Police said at least 20 people including ten policemen were injured in the clashes. The shrine is believed to house relics of a Sufi saint Shaikh Abdul Qadir Jeelani, popularly known as Dastgeer Sahib. It’s revered by majority of Muslims in the region and draws visitors across faiths. The local government said all the sacred relics and rare manuscripts in the shrine were safely retrieved, and promised its reconstruction. It also ordered an investigation into the causes of the fire. Separatist and religious leaders called for a shutdown on Tuesday to mourn the loss, and called for an independent investigation. Shahnawaz Khan, FSRN, Srinagar.

US Postal Workers on Hunger Strike

A group of US postal workers began a four-day hunger strike, to protest looming cuts to the postal system. It’s the culmination of months of protests across the country against plans to reduce service in rural areas, close distribution centers and end overnight delivery of first class mail. The demonstrators want congress to eliminate a unique requirement that the postal service maintain a large pension surplus-which they say is responsible for many of the services financial woes. Protests and rallies are scheduled throughout the week in Washington DC. They are also targeting the Washington Post because of numerous editorials by the paper in support of cuts to the postal service.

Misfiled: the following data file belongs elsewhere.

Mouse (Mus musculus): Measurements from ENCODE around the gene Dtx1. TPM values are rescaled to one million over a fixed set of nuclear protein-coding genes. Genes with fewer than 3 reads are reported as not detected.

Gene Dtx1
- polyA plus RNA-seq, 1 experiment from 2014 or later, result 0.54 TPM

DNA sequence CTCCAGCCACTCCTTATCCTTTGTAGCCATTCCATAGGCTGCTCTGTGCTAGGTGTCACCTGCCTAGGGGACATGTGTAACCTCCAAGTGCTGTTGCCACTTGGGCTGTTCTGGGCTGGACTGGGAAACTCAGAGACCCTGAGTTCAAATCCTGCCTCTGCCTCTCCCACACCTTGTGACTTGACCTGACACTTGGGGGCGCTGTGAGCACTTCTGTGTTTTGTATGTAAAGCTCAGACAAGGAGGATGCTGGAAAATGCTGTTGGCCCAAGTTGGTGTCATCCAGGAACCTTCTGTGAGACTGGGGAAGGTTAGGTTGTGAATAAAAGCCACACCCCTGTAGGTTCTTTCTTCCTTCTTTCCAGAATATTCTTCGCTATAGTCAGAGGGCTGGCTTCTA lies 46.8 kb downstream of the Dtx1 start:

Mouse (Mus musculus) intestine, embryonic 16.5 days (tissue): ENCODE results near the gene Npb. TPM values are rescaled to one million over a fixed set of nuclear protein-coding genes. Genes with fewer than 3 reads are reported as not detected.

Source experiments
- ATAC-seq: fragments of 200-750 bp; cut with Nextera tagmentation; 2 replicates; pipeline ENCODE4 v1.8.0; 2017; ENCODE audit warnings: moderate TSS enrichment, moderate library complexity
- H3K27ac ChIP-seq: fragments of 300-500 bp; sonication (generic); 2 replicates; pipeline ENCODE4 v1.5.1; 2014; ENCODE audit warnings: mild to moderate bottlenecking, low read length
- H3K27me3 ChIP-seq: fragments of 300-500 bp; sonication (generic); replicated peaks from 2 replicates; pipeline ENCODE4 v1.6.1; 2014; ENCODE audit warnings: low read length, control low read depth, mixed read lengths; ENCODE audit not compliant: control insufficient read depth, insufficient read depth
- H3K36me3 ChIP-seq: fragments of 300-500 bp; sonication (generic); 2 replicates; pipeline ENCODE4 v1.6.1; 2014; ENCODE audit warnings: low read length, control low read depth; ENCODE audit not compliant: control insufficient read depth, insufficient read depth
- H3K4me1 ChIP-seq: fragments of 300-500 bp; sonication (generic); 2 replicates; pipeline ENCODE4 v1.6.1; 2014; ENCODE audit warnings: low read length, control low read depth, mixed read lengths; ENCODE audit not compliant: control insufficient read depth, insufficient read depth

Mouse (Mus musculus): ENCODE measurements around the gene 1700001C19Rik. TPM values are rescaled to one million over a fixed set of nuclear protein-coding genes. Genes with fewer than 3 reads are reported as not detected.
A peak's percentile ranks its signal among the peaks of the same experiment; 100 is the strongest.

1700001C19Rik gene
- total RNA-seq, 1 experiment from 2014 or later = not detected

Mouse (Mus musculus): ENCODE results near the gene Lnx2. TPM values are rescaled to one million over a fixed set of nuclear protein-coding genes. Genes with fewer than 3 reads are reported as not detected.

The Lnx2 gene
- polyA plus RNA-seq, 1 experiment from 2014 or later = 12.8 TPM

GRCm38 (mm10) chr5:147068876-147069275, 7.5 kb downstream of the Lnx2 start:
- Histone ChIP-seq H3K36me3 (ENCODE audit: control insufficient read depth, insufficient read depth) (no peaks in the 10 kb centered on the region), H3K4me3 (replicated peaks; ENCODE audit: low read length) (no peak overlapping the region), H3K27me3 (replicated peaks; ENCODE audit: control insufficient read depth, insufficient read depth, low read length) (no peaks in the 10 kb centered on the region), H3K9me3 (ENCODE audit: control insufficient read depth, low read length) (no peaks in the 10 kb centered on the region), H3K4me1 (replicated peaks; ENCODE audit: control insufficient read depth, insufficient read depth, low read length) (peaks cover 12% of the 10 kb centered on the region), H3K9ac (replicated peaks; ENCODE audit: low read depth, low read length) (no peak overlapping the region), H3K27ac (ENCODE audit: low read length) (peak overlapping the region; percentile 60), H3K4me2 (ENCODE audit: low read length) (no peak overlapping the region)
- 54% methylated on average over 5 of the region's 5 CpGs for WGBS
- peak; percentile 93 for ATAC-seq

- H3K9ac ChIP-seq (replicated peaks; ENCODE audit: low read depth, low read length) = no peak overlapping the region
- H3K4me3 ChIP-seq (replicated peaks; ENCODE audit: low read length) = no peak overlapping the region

Supreme Court allows Arizona police to seek legal status of those detained but blocks other parts of immigration law

In Washington, the US Supreme Court handed down several key decisions today on campaign finance, life sentences for juveniles and state immigration law. In American Tradition Partnership v. Bullock, the high court cited Citizens United in reversing a Montana court’s decision upholding the state’s 100-year-old law that banned corporations from spending on political campaigns. In a case with implications for youth prisoners the court ruled that sentencing a juvenile to life in prison without parole is cruel and unusual punishment — we’ll bring you more on that decision in a moment. But first, we take an in depth look at the court’s decision on SB1070, the controversial immigration law signed into law in Arizona in 2010. The court struck down several provisions of SB1070, but upheld the right of the police to ask suspected undocumented immigrants for their papers. On Capitol Hill, FSRN’s Alice Ollstein reports.